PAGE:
The distress of withdrawal and detox may temporarily increase BPD symptoms including impulsivity and self-injurious thoughts and behaviors. For these reasons, persons with BPD and a co-occurring Substance Disorder require therapeutic support and medical supervision during withdrawal and early recovery from substance use. Some may require an inpatient or residential setting for detox in which care providers are trained in the treatment of Dual Disorders or Co-Occurring Disorders. Care providers who assist with substance withdrawal and detox should be able to prescribe psychiatric medications for BPD symptoms if these are indicated.
Self-help Groups for Co-occurring BPD and Substance Use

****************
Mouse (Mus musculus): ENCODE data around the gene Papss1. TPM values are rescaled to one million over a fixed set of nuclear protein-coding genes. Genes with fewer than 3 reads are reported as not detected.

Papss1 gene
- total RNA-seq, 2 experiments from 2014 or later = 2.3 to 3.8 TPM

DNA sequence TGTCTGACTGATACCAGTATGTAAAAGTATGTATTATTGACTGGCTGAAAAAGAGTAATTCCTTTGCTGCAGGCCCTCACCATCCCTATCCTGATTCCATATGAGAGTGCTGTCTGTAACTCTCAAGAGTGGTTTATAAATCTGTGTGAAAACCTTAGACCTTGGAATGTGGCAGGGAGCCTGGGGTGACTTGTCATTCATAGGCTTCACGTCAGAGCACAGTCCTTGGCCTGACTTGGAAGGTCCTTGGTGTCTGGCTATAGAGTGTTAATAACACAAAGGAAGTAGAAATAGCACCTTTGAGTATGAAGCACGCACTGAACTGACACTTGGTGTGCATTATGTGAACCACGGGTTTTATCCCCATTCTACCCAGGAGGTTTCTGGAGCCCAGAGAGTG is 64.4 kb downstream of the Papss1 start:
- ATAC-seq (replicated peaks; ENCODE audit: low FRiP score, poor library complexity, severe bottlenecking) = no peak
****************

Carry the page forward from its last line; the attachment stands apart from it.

Some with BPD who have developed Substance Disorders may benefit from the use of community self-help groups such as Alcoholics anonymous or Narcotics anonymous. Since these groups rely heavily upon the support of others in the group, however, some with BPD will require additional support and guidance in managing the relationships of these recovery efforts. People with BPD who use 12 Step meetings for additional support often address such issues with their ongoing care providers to identify strategies for coping well in these groups. 12 Step participation can be successful and can reinforce the types of healthy interactions and interpersonal boundaries that many with BPD need to learn and practice.